Greg Sandow, “How to do it” (blog post)

websites:

New England Conservatory, Entrepreneurial Musicianship program. Please watch the video (which I can’t link to here).

Manhattan School of Music, Center for Music Entrepreneurship

Juilliard Entrepreneurship: Shaping the Future” (page from the Juilliard website)

Peabody, Music Entrepreneurship and Career Center

Indiana University, Project Jumpstart

entrepreneurial musicians:

Jade Simmons

Anderson & Roe (A piano duo. Both of them took this class, but I can’t take credit for what they do. They were doing it long before they met me.)

Watch the promotional video for their album, “when words fade”

Greg Sandow, “’We personalize what music is’” (blog post, in which Alecia Lawyer describes her entrepreneurial River Oaks Chamber Orchestra, now in its eighth season in Houston)

Greg Sandow, “What if we call it what it is?” (blog post about Ad Hoc, a scrappy ensemble in Rochester)

Greg Sandow, “Promoting with gusto” (blog post about Christopher Dulgan, a South African pianist who built a highly individual career)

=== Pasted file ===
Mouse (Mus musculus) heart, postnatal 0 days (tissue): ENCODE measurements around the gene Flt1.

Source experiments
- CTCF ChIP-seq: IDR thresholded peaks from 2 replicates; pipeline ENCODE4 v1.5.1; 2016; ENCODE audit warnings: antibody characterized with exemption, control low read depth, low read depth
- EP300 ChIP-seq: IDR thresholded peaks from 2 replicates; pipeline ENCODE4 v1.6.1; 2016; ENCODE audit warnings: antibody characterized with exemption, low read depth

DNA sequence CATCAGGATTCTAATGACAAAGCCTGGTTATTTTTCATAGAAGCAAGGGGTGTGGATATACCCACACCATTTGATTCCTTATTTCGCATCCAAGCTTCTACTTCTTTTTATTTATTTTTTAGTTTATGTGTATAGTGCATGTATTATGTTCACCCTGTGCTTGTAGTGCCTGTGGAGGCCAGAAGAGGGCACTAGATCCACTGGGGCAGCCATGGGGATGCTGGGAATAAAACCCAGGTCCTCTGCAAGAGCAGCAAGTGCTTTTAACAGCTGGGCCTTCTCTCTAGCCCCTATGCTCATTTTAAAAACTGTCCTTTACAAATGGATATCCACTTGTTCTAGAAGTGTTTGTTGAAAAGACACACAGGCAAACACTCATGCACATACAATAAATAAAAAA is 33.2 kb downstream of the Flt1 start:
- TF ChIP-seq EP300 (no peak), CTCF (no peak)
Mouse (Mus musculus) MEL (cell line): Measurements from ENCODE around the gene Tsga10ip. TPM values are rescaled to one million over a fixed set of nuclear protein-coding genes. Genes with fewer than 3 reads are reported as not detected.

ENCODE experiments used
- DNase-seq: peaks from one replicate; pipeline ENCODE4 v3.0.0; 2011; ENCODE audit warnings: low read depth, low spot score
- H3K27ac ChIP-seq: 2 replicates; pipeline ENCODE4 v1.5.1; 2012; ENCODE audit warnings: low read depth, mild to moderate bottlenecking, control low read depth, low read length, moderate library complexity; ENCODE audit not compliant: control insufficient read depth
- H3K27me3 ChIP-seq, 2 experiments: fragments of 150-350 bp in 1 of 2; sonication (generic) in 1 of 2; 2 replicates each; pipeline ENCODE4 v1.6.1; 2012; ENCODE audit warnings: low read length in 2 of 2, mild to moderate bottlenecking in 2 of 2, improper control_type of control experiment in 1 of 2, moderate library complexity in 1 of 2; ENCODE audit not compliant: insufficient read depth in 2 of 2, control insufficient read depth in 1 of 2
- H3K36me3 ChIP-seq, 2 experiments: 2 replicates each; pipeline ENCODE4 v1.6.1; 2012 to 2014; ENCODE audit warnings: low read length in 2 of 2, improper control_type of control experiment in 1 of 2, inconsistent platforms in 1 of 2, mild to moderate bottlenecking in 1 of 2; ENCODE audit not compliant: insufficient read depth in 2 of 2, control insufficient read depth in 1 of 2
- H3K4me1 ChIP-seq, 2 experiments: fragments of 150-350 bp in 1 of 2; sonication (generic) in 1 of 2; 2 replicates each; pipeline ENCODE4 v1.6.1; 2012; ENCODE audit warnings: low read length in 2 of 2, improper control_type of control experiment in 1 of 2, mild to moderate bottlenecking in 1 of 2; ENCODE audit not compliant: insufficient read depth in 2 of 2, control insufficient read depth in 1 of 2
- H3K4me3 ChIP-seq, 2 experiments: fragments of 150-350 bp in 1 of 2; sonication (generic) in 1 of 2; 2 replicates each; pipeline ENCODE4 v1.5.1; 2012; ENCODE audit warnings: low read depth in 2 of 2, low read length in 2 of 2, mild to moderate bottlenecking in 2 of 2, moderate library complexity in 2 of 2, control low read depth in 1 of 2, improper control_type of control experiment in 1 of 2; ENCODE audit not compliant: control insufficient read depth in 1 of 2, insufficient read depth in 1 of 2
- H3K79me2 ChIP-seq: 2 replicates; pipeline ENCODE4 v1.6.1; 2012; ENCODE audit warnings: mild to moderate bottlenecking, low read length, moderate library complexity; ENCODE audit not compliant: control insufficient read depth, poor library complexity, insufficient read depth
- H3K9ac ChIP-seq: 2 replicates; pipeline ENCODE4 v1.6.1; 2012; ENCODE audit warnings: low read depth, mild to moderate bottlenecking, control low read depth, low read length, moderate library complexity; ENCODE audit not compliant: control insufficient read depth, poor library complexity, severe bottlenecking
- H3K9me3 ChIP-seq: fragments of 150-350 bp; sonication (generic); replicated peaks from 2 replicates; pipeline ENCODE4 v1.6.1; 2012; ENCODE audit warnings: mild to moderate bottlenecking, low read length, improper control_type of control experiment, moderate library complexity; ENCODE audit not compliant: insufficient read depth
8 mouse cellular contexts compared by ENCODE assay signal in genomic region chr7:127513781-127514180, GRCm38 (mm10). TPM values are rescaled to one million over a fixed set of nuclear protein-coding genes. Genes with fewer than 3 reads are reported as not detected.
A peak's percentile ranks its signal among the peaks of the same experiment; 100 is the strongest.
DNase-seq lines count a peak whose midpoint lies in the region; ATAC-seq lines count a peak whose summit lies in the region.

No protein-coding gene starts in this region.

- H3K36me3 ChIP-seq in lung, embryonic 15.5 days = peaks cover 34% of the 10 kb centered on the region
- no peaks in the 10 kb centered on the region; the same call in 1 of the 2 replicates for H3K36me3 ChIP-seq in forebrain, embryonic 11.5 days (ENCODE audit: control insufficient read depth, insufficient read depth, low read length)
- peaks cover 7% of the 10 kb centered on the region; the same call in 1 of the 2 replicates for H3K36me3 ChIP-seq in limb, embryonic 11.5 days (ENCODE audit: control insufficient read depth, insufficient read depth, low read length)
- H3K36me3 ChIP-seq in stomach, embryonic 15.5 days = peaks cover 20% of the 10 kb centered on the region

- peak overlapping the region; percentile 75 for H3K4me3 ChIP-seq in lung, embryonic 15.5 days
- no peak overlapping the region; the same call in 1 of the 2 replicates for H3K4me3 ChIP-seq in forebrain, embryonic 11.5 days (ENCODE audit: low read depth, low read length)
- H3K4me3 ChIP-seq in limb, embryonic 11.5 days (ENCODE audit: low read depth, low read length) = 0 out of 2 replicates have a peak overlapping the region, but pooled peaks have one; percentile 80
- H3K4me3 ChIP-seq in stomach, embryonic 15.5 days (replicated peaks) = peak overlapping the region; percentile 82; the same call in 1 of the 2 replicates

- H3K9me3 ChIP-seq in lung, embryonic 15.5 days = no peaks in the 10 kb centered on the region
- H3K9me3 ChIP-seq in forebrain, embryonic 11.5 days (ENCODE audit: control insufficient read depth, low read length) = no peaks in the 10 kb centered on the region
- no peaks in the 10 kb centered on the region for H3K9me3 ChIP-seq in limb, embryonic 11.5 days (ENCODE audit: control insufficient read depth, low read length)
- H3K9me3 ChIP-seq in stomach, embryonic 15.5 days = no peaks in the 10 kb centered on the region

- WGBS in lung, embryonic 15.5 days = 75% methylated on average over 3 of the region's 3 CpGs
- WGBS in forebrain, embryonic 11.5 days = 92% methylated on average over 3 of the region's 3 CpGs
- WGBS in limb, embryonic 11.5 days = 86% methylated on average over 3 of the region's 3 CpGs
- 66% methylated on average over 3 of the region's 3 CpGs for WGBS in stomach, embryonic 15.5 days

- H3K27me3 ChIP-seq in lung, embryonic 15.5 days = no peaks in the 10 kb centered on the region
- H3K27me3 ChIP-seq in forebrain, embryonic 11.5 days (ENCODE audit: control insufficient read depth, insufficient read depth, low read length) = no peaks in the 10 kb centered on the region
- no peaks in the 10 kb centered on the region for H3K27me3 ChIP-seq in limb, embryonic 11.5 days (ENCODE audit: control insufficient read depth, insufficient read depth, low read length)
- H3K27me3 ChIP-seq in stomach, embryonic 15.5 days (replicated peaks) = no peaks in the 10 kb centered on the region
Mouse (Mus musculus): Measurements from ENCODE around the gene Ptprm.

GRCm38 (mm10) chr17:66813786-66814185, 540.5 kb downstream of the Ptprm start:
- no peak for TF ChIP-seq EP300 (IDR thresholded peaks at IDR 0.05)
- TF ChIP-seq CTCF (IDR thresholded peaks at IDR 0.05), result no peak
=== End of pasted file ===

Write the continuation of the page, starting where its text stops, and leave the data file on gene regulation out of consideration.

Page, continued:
April 17

Fixing the crisis: Taking one small step

assignment for this week and next, to be presented informally in class:

Pick a piece that you’ve performed, and that you really love. Or, if you’re a composer, something you’ve written. Come to class prepared to say why you love this piece. Imagine that you’re talking to people your own age, who don’t usually listen to classical music? What would you say to get them interested?

Be as personal as you like. In fact, the point is to talk about your own thoughts and feelings, about the very personal, individual, even unique reasons why you love the piece you’re talking about. There’s no need to talk about the history of the piece, or its structure, unless these are things that truly excite you. Speak from your heart, in your own way.


April 24

Fixing the crisis: Shaping your brand (1)

reading:

Jade Simmons, “Are You a Victim of Artistic Identity Theft?” (a post from her ”Emerge Already” blog)

Greg Sandow, “Sell What You Are” (blog post)

Greg Sandow,  How to Write a Press Release

video:

Ghosts and Flowers: The Handel-Halvorsen Passacaglia” (This is a video made by two recent Juilliard graduates, Arianna Warsaw-Fan and Meta Weiss. As far as I know, they didn’t intend to brand themselves. But if they made more videos like this, would they – just possibly -- have a brand?)

websites: